The question is,

A $45.5~kg$ girl is standing on a $140~kg$ plank. Both originally at rest on a frozen lake that constitutes a friction-less, flat surface. The girl begins to walk along the plank at a constant velocity of $1.47~m/s$ relative to the plank.

(a) What is the velocity of the plank relative to the ice surface?

(b) What is the girl's velocity relative to the ice surface?

In a commentary given on this problem, they are essentially that, when the velocity of the girl relative to the plank is $\vec{v}_{gp}$, and the velocity of the plank relative to the ice is $\vec{v}_{gp}$, the velocity of the girl relative to the ice is simply $\vec{v}_{gi}= \vec{v}_{gp} + \vec{v}_{gp}$.

I just can't conceive why finding the velocity of the girl relative to the earth is a simply sum. Could someone please elucidate this for me?

Also, they treat this situation as if momentum is conserved, that is, $\Delta \vec{P}=0$; but isn't it necessary that friction be present, between the plank and the girl's shoes, for there to be any motion? Wouldn't this force cause a change in momentum?


I will try to attempt an answer here. You have two questions: One on relative velocity and the other on momentum.

For the first, I believe you're confused on the notion of relative velocity. So let me intuitively explain the idea: When we say what is the velocity of B with respect to A, what we mean is that if A were a person, with which velocity would he see B moving? Please note that A thinks that he is stationary. So if A is riding a bicycle, he would realize that he is moving towards the street lamps in front of him. Of course, this is because he knows that he is the one who is actually moving. If he instead thought that he is the one who is stationary then he would think that the street lamps are instead moving towards him, and the velocity with which they move towards A is the relative velocity of the lamps with respect to A.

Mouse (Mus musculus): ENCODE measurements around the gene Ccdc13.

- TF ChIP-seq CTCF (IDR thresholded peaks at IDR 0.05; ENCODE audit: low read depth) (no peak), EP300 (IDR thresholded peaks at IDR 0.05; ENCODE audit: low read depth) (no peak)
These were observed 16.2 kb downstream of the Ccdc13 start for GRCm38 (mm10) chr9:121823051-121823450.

Okay now let's say there are two people, A and B and they start moving towards each other with velocities $5$ and $7~m/s$ respectively. What is the relative velocity of B with respect to A? Every second B moves $7~m$ towards A but A in the same amount of time covers $5~m$ towards B. So if A thinks he is stationary then he would think that B just moved $7~m + 5~m = 12~m$ toward him in one second, hence the answer is $12~m/s$. I hope you can now relate this to the case where both of them are moving in the same direction.

Now for your example. Let's say the magnitude of the velocity of the plank and the girl is $v_p$ and $v_g$. By magnitude of the velocity I mean the magnitude of the velocity of the plank with respect to the ice, so don't get confused. Also these two variables are simply the magnitudes, so both of them are positive numbers with units $m/s$.